Feb 26, 2016 09:38 AM EST

How To Legally Fire An Employee

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You cannot just fire an employee even if you have justifiable reasons. This is a tricky situation for an employer since there are laws that stipulate how it is done. You must be sure that you do it legally so that the exiting employee won't be able to charge you with illegal dismissal.

But don't be afraid of a former employee suing you in court. If you follow the steps discussed herein, your chances of being sued by a disgruntled former employee will be nil.

1. Make sure that your employment contract is clear and specific with regards to your power and limitations of firing an employee. The contract must also contain the essential elements defining the employee's responsibilities and the consequences if those responsibilities are not met.

2. Make sure that you give the employee reasonable notice

There is a law that requires a mandatory minimum notice period  of one week per year worked. However, some courts of law emphasize that this is only a minimum guideline used in determining the appropriate period of notice.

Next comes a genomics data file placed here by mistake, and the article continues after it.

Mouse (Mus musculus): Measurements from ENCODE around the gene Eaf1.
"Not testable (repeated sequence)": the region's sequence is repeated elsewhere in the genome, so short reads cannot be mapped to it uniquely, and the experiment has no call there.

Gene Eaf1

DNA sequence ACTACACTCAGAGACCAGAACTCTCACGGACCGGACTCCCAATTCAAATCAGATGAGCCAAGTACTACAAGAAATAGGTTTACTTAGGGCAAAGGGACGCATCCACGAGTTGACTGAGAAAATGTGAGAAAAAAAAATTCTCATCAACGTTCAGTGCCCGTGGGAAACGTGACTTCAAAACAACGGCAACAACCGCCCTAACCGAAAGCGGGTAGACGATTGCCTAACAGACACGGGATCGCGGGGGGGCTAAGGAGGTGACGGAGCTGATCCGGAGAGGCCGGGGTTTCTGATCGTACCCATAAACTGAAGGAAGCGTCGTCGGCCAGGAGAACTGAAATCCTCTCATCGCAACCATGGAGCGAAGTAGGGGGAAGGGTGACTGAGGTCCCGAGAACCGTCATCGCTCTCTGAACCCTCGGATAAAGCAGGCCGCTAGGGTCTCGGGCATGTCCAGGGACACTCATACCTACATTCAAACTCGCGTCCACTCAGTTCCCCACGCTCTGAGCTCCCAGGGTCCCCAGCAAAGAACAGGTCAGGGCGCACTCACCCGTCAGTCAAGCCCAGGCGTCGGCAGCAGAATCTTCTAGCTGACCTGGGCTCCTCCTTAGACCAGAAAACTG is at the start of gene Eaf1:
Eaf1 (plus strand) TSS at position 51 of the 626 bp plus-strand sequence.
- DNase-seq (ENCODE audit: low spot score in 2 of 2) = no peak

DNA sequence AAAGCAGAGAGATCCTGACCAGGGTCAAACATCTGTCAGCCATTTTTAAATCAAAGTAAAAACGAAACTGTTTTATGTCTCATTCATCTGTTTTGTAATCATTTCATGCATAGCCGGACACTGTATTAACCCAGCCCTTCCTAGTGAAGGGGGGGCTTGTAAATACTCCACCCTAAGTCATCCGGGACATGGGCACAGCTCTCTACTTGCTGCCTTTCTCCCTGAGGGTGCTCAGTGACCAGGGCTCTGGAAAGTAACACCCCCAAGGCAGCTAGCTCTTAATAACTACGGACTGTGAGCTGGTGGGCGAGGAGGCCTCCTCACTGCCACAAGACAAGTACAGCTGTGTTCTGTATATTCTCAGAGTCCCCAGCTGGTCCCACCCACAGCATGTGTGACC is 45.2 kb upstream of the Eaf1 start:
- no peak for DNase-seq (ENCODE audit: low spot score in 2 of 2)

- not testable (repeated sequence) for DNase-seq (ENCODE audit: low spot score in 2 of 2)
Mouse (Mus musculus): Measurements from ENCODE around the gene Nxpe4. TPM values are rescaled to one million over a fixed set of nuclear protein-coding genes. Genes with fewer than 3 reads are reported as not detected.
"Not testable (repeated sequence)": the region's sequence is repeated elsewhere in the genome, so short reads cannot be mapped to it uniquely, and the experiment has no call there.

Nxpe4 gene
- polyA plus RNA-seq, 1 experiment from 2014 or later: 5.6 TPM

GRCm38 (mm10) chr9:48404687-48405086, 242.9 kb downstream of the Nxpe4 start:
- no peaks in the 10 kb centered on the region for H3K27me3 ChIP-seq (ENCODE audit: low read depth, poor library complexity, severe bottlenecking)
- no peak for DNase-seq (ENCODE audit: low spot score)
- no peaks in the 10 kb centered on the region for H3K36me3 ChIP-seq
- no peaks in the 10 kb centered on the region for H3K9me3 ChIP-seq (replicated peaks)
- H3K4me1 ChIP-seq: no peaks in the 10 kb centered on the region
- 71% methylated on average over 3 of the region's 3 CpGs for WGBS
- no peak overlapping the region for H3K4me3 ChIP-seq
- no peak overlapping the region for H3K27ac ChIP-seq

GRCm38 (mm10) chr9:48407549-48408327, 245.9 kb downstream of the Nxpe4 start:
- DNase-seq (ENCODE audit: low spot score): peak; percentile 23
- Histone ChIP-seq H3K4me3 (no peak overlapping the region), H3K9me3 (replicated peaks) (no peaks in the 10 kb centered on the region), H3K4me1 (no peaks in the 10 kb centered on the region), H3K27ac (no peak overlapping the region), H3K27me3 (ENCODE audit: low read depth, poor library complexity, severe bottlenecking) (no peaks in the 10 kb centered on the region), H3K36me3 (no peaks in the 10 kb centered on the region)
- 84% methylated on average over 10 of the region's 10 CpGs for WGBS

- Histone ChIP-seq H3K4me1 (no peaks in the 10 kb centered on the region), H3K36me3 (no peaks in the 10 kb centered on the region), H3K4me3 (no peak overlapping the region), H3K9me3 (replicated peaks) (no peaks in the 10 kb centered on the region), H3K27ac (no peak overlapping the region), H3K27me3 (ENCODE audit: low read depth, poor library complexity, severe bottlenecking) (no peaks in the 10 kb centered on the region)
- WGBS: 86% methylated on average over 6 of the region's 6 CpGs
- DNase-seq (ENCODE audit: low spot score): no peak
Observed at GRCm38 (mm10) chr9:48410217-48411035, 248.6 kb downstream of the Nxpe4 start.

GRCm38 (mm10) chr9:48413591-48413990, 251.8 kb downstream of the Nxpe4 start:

Factors that affect this period are the position of the employee, his length of service, his ability to find other work, his age, and so forth. During this notice period, you should still provide the employee the benefits that he is entitled to.

3. Make sure it is for a just cause

If the reason is a just cause, you can opt to fire him out without giving him due notice. However, it is very difficult to establish just cause, as the reason for dismissal since the burden of proof will be yours. But, to make it easier, you need to follow the necessary steps before dismissing your employee.

a)    When a problem arises, confront him and put it in writing

b)   Allow him time to explain

c)    Give him ample warning and chance to reform

d)   Give him instructions in writing that are clear and concise

e)    Check his performance record and appraisals

f)     Prepare all necessary company documents that will prove that he is not performing well.

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